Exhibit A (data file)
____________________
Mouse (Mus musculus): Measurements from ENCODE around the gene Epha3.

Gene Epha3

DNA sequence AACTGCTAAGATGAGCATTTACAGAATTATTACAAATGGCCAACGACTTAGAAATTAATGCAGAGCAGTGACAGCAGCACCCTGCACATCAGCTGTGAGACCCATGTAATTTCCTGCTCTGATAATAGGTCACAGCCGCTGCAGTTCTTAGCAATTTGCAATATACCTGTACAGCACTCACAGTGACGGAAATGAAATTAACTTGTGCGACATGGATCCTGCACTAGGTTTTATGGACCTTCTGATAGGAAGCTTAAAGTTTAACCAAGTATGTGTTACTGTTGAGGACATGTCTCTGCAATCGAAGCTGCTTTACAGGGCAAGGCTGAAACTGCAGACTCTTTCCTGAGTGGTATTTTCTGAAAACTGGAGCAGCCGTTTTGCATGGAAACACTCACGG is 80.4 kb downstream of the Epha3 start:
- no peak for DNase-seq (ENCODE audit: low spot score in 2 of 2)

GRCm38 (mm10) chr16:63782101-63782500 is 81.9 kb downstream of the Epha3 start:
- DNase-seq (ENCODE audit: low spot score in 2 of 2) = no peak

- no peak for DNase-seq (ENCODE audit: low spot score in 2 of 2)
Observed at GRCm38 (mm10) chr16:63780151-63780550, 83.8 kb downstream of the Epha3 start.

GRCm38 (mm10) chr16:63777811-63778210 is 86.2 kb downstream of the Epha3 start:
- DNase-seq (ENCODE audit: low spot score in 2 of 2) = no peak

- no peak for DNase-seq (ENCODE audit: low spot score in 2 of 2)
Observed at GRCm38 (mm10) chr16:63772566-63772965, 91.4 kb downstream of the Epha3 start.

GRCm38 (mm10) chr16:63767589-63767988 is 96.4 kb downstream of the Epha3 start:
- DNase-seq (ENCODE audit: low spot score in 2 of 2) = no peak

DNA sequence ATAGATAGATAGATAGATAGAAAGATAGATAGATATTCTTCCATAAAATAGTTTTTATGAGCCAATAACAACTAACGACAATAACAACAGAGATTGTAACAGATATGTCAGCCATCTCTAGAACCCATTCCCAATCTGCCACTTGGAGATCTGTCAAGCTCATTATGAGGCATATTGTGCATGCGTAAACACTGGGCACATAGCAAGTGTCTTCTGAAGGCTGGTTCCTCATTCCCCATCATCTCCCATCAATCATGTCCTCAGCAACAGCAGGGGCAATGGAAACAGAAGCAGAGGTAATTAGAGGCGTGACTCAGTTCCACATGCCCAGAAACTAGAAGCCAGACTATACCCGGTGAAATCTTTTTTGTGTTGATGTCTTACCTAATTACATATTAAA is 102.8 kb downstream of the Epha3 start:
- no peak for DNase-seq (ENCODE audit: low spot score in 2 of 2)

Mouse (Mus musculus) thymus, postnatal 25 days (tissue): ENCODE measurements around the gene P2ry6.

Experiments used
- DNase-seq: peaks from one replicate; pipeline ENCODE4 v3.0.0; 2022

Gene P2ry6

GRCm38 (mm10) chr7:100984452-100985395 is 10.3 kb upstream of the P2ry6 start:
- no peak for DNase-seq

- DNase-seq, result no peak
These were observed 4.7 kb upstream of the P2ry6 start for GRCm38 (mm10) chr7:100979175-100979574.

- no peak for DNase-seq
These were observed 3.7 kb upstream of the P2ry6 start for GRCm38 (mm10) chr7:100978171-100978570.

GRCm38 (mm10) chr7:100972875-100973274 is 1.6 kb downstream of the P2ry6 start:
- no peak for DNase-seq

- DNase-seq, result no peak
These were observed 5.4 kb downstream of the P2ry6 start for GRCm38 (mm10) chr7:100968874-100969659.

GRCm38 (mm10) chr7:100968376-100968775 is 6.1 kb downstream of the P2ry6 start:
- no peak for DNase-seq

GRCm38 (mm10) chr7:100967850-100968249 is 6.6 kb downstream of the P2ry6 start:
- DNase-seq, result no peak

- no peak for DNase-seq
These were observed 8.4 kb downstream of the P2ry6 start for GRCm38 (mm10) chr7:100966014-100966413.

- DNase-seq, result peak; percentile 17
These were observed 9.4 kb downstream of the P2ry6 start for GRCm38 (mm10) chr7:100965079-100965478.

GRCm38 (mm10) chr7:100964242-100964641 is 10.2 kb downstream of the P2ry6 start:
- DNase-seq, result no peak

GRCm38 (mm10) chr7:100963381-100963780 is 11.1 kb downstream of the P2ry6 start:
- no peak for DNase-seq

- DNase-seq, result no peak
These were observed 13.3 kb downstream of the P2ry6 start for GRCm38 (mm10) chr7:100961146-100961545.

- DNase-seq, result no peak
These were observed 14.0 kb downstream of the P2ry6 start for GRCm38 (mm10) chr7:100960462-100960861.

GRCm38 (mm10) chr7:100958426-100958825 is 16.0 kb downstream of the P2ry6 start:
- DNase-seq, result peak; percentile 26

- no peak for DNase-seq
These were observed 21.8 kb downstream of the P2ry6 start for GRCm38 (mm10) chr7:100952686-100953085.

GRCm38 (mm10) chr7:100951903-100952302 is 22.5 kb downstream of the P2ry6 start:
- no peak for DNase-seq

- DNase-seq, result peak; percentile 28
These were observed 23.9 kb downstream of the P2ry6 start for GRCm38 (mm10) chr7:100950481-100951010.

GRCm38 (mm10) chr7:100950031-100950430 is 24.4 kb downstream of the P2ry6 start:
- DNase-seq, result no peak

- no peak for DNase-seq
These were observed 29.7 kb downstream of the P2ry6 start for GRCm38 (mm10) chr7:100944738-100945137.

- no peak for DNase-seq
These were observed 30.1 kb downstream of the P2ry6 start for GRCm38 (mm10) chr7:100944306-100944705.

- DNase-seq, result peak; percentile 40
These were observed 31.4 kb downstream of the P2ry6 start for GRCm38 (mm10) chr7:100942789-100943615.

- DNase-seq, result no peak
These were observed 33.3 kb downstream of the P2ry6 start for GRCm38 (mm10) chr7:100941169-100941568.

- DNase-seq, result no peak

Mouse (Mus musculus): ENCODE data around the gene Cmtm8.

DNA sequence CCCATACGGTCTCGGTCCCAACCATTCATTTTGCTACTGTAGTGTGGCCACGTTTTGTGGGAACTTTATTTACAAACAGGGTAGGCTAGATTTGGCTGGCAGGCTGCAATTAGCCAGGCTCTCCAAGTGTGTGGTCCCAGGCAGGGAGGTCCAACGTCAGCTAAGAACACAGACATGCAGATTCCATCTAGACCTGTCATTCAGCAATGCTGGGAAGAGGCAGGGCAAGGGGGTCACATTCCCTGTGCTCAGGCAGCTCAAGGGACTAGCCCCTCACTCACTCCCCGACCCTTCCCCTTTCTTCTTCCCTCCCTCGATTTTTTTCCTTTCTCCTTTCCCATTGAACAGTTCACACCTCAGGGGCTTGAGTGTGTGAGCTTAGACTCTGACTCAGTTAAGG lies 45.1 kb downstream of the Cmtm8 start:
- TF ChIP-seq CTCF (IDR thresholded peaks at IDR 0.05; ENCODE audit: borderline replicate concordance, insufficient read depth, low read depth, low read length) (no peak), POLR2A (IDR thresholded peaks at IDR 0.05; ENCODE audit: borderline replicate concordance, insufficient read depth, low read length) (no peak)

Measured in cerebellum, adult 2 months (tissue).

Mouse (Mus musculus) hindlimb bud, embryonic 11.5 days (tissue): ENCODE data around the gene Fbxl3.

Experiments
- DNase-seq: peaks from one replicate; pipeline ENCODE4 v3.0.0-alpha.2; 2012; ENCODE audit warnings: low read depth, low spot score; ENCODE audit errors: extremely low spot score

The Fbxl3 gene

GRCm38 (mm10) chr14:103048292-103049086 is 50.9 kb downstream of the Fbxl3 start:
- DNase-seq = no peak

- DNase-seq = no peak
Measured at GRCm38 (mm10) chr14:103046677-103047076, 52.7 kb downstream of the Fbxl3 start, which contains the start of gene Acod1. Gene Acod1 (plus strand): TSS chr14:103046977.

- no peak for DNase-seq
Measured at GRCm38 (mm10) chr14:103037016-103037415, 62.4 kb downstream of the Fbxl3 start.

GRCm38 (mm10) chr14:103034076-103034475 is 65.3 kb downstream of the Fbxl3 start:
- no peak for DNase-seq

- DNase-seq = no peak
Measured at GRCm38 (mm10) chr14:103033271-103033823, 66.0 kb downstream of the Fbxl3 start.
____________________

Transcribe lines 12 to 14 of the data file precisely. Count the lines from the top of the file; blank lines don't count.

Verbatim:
Observed at GRCm38 (mm10) chr16:63772566-63772965, 91.4 kb downstream of the Epha3 start.

GRCm38 (mm10) chr16:63767589-63767988 is 96.4 kb downstream of the Epha3 start:
- DNase-seq (ENCODE audit: low spot score in 2 of 2) = no peak